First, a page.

Age discrimination

The survey revealed that age (15.5%), ethnic origin (5%) and gender (4%) were among the most frequent reasons why people felt they had not offered jobs they had applied for. These were more likely to be cited by people aged over 50 (30.6%), followed by those in the age group 40–49 (19.1%) and 18–29 (18.8%).

Better educated people were the least likely to claim age discrimination. One in ten said their age was a reason for a ‘rather negative attitude’ from their employer and colleagues in the workplace.

Age was also given as a reason by 5.5% of those aged between 15 and 29 years and 6% of those aged over 50 years for why their employers had not promoted them. Lack of promotion for other reasons was cited by about 0.5% to 1% of respondents.

For more than half of the respondents, the risk of being sacked or given a less well paid position in the pre-retirement period was seen as higher for Roma (56.4%) and for people with disabilities (54%). Almost half (47.7%) thought women were more likely than men (34.8%) to face this risk.

A gender wage gap was also perceived by some. The survey showed that 15% of respondents believed men earned more than women in identical positions. Just 1.8% thought the opposite was true, while nearly half of the respondents (43.9%) thought men and women were equally paid.

Discrimination against social groups

The survey asked workers to assess how likely they believed it was that someone would be hired if they belonged to a distinct social group. It also asked how likely they were to be included in training or to receive a promotion. Responses differed significantly depending on the respondents’ personal profile (Figure 2).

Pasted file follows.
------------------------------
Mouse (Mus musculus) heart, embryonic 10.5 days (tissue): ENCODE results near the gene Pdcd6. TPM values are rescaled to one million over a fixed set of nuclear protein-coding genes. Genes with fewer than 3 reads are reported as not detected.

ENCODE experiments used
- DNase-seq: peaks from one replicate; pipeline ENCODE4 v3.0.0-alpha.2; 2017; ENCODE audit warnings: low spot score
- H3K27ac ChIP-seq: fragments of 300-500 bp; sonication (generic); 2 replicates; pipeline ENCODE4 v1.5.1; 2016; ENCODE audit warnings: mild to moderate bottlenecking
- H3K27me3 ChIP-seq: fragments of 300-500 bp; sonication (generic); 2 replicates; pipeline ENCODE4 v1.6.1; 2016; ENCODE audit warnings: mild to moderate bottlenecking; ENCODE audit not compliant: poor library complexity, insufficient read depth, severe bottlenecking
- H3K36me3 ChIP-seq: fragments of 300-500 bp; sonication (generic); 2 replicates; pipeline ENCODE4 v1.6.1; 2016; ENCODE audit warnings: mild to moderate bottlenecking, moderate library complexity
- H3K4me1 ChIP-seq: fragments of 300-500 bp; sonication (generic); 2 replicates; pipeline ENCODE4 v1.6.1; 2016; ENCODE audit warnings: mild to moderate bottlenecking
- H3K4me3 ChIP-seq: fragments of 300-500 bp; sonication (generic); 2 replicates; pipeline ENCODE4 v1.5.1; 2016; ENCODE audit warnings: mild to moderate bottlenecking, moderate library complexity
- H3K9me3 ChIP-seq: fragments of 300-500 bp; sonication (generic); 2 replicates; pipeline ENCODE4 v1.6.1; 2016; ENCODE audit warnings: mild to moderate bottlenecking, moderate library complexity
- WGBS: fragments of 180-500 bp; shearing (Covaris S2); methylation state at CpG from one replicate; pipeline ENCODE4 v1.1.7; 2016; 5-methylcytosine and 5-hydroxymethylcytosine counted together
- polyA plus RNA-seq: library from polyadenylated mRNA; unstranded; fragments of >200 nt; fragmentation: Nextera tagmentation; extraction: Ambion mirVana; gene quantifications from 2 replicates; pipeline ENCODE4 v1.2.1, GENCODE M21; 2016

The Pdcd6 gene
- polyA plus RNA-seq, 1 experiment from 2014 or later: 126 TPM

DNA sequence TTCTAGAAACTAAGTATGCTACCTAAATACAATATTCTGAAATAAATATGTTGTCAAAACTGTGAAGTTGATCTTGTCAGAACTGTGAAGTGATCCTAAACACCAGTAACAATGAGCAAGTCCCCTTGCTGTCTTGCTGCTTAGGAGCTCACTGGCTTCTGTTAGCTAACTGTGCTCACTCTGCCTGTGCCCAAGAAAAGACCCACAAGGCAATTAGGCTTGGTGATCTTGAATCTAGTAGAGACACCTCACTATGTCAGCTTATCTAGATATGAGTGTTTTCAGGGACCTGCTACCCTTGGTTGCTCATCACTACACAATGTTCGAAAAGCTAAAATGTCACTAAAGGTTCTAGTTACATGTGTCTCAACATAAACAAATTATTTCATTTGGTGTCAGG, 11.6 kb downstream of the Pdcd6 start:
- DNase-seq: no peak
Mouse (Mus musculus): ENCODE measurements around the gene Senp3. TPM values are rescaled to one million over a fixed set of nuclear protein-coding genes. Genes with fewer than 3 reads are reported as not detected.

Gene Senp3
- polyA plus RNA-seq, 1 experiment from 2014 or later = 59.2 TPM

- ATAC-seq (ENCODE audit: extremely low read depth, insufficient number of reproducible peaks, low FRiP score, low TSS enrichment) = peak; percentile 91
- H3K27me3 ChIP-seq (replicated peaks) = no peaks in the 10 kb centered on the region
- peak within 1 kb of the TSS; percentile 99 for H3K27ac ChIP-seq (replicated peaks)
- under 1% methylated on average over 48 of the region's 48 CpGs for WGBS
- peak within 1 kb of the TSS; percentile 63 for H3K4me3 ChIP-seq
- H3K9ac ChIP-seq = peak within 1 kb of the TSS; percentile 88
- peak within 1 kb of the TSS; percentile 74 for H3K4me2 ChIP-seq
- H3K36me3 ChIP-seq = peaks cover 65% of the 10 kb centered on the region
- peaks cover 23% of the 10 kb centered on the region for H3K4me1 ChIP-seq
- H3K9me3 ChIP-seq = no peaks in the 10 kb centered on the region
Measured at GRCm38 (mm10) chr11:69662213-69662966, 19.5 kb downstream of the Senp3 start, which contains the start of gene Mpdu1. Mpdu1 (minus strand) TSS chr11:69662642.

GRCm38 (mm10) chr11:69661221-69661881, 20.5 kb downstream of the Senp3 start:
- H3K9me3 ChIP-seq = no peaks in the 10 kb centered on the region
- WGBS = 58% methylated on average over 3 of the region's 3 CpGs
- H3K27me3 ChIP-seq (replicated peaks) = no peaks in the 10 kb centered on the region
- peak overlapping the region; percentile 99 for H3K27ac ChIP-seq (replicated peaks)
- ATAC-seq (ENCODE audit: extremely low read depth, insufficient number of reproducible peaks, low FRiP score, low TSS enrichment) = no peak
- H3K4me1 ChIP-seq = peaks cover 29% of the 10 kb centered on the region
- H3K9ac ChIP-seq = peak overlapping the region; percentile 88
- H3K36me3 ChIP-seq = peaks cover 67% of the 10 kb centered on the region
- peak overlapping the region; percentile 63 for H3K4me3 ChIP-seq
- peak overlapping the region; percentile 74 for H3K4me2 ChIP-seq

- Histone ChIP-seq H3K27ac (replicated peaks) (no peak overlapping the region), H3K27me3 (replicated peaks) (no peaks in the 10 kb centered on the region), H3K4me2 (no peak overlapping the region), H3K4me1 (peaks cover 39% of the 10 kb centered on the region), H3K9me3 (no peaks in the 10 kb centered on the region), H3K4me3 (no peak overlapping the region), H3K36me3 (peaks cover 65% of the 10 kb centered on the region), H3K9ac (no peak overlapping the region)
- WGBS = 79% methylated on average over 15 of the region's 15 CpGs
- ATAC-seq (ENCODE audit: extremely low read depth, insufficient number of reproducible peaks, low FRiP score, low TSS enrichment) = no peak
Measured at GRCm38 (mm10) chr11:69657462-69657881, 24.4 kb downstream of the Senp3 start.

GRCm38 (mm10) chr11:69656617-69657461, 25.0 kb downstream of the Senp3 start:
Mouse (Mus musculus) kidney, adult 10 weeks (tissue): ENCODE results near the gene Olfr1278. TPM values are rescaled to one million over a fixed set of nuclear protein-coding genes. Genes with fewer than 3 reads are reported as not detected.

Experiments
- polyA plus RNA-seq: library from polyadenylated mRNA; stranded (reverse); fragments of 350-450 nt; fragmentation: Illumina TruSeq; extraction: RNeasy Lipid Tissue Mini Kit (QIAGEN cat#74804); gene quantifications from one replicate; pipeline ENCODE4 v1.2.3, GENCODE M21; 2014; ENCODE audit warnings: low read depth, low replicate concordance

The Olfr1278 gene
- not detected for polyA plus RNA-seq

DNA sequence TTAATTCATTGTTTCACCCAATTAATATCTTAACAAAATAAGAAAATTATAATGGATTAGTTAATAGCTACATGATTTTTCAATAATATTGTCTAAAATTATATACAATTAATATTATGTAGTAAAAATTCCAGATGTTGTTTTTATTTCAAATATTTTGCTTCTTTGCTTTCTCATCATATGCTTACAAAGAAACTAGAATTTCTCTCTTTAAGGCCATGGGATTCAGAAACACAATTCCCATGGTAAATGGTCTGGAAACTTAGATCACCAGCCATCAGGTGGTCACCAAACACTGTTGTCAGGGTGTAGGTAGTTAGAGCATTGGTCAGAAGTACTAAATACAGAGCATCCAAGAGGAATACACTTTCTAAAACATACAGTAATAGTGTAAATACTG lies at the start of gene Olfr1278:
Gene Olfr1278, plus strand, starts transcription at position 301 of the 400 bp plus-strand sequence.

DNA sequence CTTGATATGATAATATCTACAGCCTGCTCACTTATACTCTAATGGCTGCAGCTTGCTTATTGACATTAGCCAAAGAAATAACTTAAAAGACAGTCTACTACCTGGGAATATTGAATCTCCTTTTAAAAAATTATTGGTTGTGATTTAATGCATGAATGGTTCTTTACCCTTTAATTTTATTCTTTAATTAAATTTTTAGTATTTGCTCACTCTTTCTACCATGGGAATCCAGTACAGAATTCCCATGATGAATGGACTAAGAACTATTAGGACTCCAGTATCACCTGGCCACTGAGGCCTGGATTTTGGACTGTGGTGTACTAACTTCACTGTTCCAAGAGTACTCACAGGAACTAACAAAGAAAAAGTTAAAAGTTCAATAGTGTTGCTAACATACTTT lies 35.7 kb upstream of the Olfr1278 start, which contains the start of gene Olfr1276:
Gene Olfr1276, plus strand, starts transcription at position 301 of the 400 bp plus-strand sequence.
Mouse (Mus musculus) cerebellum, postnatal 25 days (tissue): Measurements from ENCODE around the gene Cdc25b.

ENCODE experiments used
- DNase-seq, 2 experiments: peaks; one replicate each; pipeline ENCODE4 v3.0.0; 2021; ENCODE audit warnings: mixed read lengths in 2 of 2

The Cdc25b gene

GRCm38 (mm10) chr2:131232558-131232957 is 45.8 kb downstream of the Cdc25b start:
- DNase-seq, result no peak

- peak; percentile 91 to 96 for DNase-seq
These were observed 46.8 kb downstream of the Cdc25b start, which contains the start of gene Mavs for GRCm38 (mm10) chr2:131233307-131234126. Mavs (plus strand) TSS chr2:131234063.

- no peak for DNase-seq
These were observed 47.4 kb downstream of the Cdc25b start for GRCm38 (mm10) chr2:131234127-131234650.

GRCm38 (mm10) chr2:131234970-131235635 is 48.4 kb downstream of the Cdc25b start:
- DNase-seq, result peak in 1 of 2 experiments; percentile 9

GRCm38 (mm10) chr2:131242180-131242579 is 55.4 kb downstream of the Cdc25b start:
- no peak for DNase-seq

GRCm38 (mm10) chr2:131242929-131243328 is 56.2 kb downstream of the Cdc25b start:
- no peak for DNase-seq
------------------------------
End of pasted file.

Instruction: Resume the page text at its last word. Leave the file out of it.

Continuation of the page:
Figure 2: Likelihood of being hired, included in training or promoted by social group (%)

Figure 2: Likelihood of being hired, included in training or promoted by social group (%)

Source: Equality and Discrimination, 2010

Commentary

The survey suggests strongly that people with disabilities, people aged over 50, people having a different skin colour and with different ethnic and national origin are less likely to be employed, and are less likely to be included in training or to receive promotion.

The social partners’ representatives participated in all seminars organised in the framework of the project Progress Towards Equality. In their presentations they emphasised their commitment to tackling discrimination in the workplace. They said they would do this through meaningful social dialogue and the inclusion of provisions prohibiting discrimination on all grounds in collective agreements at all levels.

The representatives of the Confederation of Independent Trade Unions in Bulgaria (CITUB) have produced a guide on diversity in the workplace under the project framework.

References

Stoilova, R. (2011), Survey on equality and discrimination: Final report, project ‘Progress Towards Equality’, short version available at http://www.kzd-nondiscrimination.com/layout/index.php/publikacii, Sofia.

Commission For Protection Against Discrimination (2011), Guide on diversity at the workplace (in Bulgarian) available at: http://www.kzd-nondiscrimination.com/layout/index.php/publikacii, Sofia

Nadezhda Daskalova, ISTUR